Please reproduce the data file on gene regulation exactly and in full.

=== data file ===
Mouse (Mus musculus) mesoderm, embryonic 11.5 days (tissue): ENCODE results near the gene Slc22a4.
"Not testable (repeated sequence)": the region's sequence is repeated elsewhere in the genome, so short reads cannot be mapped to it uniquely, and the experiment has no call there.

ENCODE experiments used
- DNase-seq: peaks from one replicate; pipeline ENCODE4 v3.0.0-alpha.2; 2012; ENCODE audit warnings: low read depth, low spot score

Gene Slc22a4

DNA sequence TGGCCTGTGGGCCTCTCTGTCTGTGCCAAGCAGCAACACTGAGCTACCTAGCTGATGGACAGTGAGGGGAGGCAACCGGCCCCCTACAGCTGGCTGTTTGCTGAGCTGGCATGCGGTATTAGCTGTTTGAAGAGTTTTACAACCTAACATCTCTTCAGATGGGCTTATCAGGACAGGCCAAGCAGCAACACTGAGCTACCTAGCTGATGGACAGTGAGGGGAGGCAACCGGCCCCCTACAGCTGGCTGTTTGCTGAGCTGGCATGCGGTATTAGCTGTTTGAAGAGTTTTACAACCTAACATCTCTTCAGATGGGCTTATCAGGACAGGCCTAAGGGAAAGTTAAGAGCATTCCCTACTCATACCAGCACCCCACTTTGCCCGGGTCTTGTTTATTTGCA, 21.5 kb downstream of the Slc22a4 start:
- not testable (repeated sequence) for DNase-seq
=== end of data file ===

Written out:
Mouse (Mus musculus) mesoderm, embryonic 11.5 days (tissue): ENCODE results near the gene Slc22a4.
"Not testable (repeated sequence)": the region's sequence is repeated elsewhere in the genome, so short reads cannot be mapped to it uniquely, and the experiment has no call there.

ENCODE experiments used
- DNase-seq: peaks from one replicate; pipeline ENCODE4 v3.0.0-alpha.2; 2012; ENCODE audit warnings: low read depth, low spot score

Gene Slc22a4

DNA sequence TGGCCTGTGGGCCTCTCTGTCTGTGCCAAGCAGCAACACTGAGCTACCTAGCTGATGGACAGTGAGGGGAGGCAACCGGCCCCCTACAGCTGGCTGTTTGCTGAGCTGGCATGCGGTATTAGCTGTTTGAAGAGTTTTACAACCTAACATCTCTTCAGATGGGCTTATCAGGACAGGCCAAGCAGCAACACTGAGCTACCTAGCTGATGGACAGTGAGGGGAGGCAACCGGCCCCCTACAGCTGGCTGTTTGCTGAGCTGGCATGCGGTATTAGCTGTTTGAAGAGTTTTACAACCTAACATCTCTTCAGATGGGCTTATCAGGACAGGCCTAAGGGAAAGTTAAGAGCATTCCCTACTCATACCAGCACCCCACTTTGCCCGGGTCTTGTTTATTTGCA, 21.5 kb downstream of the Slc22a4 start:
- not testable (repeated sequence) for DNase-seq